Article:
In conclusion, we confirmed that anti-ENA antibodies (especially anti-Jo-1 and anti-SSA) may be over-looked by IIF on HEp-2000 cells. When there is a high clinical suspicion, irrespective of the ANA result, focused testing for specific autoantibodies should be performed.

We are indebted to Bio-Rad for providing the ENA screening reagent set. We thank L. Meurs, G. Godefridis, and J. L'Heureux for expert technical assistance.


(1.) Solomon DH, Kavanaugh AJ, Schur P, and the American College of Rheumatology and Ad Hoc Committee on Immunologic Testing Guidelines. Evidence-based guidelines for the use of immunologic tests: antinuclear antibody testing. Arthritis Rheum 2002;4:434-4.

(2.) Kavanaugh A, Tomar R, Reveille J, Solomon DH, Homburger HA. Guidelines for clinical use of the nuclear antibody test and tests for specific autoantibodies to nuclear antigens. Arch Pathol Lab Med 2000;124:71-81.

(3.) Dahle C, Skogh T, Aberg AK, Jalal A, Olcen P. Methods of choice for diagnostic antinuclear antibody (ANA) screening. Benefit of adding antigen-specific assays to immunofluorescence microscopy. J Autoimmun 2004; 22: 241-8.

(4.) Bahrt KM, McCarty FA. A negative fluorescent antinuclear antibody test in a patient with Jo-1 antibody. J Rheumatol 1985;12:624-5.

(5.) Bossuyt X, Frans J, Hendrickx A, Godefridis G, Westhovens R, Marien G. Detection of anti-SSA antibodies by indirect immunofluorescence. Clin Chem 2004;50:2361-9.

(6.) Hoffman IEA, Peene I, Veys E, De Keyser F. Detection of specific antinuclear reactivities in patients with negative anti-nuclear antibody immunofluorescence screening test. Clin Chem 2002;48:2171-6.

(7.) Mewis A, Marien G, Blanckaert N, Bossuyt X. Evaluation of a dot-blot method for identification of antibodies against extractable nuclear antigens and cytoplasmic antibodies. Clin Chem 1999;45:311-2.

(8.) Bossuyt X, Meurs L, Mewis A, Marien G, Blanckaert N. Screening for autoantibodies to SSA/Ro by indirect immunofluorescence using HEp-2000 cells. Ann Clin Biochem 2000;37: 216-9.

(9.) Fritzler M, Hanson C, Miller J, Eystathioy T. Specificity of autoantibodies to SSA/Ro on a transfected and overexpressed human 60 kDa Ro autoantigen substrate. J Clin Lab Anal 2002;16:103-8.

Xavier Bossuyt *

Ariane Luyckx

Laboratory Medicine, Immunology

University Hospital Leuven

Leuven, Belgium

* Address correspondence to this author at: Department of Laboratory Medicine, Immunology, University Hospital Leuven, Herestraat 49, B-3000 Leuven, Belgium. Fax 32-13-347042; e-mail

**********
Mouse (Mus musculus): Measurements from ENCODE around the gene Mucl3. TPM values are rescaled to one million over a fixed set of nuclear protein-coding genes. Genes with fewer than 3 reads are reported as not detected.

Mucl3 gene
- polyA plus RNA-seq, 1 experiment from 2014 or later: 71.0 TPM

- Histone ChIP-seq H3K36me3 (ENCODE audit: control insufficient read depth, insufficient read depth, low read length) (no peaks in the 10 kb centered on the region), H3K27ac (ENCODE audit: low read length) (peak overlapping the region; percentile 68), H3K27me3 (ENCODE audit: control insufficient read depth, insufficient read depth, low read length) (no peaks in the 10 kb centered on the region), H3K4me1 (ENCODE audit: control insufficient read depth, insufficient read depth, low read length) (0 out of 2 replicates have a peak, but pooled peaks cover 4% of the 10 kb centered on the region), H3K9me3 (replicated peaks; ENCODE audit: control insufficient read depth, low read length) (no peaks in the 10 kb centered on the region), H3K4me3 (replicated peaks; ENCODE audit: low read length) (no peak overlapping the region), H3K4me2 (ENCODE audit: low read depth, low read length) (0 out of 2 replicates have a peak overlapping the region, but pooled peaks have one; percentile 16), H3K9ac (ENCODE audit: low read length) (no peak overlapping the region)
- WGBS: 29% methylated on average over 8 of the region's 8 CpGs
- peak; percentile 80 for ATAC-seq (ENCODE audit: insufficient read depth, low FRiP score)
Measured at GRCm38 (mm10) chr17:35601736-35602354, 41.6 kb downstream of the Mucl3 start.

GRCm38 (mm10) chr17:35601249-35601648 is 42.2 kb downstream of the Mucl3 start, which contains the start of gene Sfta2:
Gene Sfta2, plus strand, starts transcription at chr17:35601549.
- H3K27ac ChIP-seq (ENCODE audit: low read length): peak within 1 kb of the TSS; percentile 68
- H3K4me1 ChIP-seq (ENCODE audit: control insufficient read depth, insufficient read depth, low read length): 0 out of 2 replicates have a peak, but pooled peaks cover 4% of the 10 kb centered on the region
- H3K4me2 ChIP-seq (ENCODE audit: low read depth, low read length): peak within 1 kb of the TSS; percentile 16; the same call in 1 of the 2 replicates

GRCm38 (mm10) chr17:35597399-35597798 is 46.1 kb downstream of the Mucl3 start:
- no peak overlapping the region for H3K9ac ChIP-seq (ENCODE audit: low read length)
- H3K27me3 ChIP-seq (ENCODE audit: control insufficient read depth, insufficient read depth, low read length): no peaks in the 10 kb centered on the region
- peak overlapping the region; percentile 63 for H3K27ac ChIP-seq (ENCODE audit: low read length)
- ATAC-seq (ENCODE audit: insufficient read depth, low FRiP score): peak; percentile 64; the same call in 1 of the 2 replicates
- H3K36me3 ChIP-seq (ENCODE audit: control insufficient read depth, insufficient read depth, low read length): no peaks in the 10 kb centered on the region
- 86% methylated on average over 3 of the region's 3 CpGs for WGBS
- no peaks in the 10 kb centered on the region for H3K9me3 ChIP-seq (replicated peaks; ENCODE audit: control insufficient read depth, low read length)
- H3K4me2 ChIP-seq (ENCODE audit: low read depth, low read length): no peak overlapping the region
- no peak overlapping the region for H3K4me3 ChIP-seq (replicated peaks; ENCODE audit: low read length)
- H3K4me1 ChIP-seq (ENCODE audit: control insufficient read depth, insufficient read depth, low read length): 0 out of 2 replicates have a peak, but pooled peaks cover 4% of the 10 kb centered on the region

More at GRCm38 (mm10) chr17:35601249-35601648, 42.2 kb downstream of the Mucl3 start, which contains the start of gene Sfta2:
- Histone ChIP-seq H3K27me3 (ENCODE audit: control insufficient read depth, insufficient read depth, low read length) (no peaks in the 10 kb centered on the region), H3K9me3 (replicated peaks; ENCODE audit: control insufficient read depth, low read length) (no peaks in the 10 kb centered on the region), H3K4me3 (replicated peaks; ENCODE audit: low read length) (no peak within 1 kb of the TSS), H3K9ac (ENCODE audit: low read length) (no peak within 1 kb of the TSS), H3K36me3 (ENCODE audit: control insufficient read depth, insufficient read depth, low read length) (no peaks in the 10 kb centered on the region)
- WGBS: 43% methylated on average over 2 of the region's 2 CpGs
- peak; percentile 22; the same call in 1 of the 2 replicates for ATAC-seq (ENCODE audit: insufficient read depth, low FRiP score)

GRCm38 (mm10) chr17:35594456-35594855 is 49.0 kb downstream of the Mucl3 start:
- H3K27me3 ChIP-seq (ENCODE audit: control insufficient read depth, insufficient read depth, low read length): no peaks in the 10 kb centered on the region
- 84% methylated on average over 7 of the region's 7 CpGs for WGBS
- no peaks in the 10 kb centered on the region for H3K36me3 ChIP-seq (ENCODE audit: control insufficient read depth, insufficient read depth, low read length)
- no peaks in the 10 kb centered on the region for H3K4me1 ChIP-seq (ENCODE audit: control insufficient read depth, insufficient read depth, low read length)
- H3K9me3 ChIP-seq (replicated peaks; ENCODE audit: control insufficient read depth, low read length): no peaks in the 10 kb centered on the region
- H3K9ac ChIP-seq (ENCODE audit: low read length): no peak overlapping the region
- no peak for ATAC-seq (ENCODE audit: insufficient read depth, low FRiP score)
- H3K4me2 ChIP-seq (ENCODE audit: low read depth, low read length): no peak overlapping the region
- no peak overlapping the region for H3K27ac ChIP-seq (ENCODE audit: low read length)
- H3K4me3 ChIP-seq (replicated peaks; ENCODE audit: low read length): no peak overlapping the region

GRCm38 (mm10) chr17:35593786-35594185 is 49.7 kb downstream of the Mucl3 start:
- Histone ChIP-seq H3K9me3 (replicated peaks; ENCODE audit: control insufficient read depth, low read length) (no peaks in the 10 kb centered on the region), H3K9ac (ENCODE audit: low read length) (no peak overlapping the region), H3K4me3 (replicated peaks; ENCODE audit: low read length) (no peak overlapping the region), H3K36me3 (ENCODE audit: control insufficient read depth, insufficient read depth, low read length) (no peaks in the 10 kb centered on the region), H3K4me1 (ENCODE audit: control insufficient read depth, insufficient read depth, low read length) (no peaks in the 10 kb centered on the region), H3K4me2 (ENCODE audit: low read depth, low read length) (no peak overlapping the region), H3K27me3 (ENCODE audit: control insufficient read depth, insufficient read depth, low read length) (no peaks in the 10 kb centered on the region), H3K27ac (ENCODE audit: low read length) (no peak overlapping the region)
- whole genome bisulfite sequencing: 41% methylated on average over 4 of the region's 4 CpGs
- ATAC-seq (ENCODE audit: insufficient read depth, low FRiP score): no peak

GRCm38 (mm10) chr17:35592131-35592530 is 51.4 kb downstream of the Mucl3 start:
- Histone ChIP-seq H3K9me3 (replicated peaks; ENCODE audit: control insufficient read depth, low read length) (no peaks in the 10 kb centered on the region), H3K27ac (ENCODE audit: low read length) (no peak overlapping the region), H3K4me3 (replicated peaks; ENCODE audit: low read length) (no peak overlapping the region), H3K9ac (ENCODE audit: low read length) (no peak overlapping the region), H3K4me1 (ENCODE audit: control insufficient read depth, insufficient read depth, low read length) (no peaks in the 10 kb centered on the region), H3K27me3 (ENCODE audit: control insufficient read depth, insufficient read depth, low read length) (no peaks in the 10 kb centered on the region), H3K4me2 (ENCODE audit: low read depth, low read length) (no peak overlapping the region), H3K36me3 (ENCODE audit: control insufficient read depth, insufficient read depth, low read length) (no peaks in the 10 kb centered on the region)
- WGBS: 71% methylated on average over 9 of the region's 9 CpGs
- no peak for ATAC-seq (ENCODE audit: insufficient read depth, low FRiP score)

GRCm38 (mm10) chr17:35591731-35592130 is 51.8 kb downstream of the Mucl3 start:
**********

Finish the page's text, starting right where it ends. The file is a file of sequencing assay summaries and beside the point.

DOI: 10.1373/clinchem.2005.058552
Table 1. Clinical findings and test results for patients with negative
IIF on HEp-2000 cells but with antibodies to ENAs. (a)

Patient Dot-blot (EliA
no. analysis units/mL) Clinical findings

 1 SSA SSA (13.6) Rheumatoid arthritis
 2 SSA SSA (29.7) Systemic lupus erythematosus
 3 SSA SSA (37.2) No data available
 4 SSA SSA (20.7) Sjogren syndrome, cutaneous lupus,
 5 Jo-1 Jo-1 (119) Polymyositis
 6 Sm/RNP [U.sub.1] Drug-induced lupus (2)
 + Sm RNP (51) +
 RNP 70 (19)
 + Sm (6)
 7 Scl-70 Negative Reactive arthritis
 8 Negative SSA (11.2) B-CLL (c) (bone marrow
 9 Negative SSA (38.7) Neonatal lupus erythematosus
 (skin rash)
10 Negative SSA (18.4) Psoriatic spondylarthropathy
11 Negative SSA (23.5) Chronic urticaria
12 Negative SSA (20.3) Pregnancy and thrombocytopenia
13 Negative SSA (27.1) Subacute cutaneous lupus
14 Negative SSA (19.5)4 Rheumatoid arthritis
15 Negative Sm (12.5) Subacute sclerosing panencephalitis
16 Negative [U.sub.1]RNP Cervical tension

(a) Dot-blot analysis detects antibodies to SSA-60, whereas EliA
detects antibodies to SSA-60 and SSA-52. Range of expected (cutoff)
values (Pharmacia Diagnostics) for EliA are as follows: negative,
<5 EliA units/mL for anti-Sm and <7 EliA units/mL for the other
antibodies; equivocal, 5-10 EliA units/mL for anti-Sm and 7-10 EliA
units/mL for the other antibodies; positive, >10 EliA units/mL for all

(b) The drug was peginterferon. In follow-up samples from the same
patient, the antibodies disappeared (on dot-blot analysis and by EliA).

(c) B-CLL, B-cell chronic lymphocytic leukemia.

(d) Further analysis (Split ANA profile; Pharmacia Diagnostics)
revealed that this sample contained antibodies to SSA-52 but not
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Title Annotation:Letters
Author:Bossuyt, Xavier; Luyckx, Ariane
Publication:Clinical Chemistry
Article Type:Letter to the editor
Date:Dec 1, 2005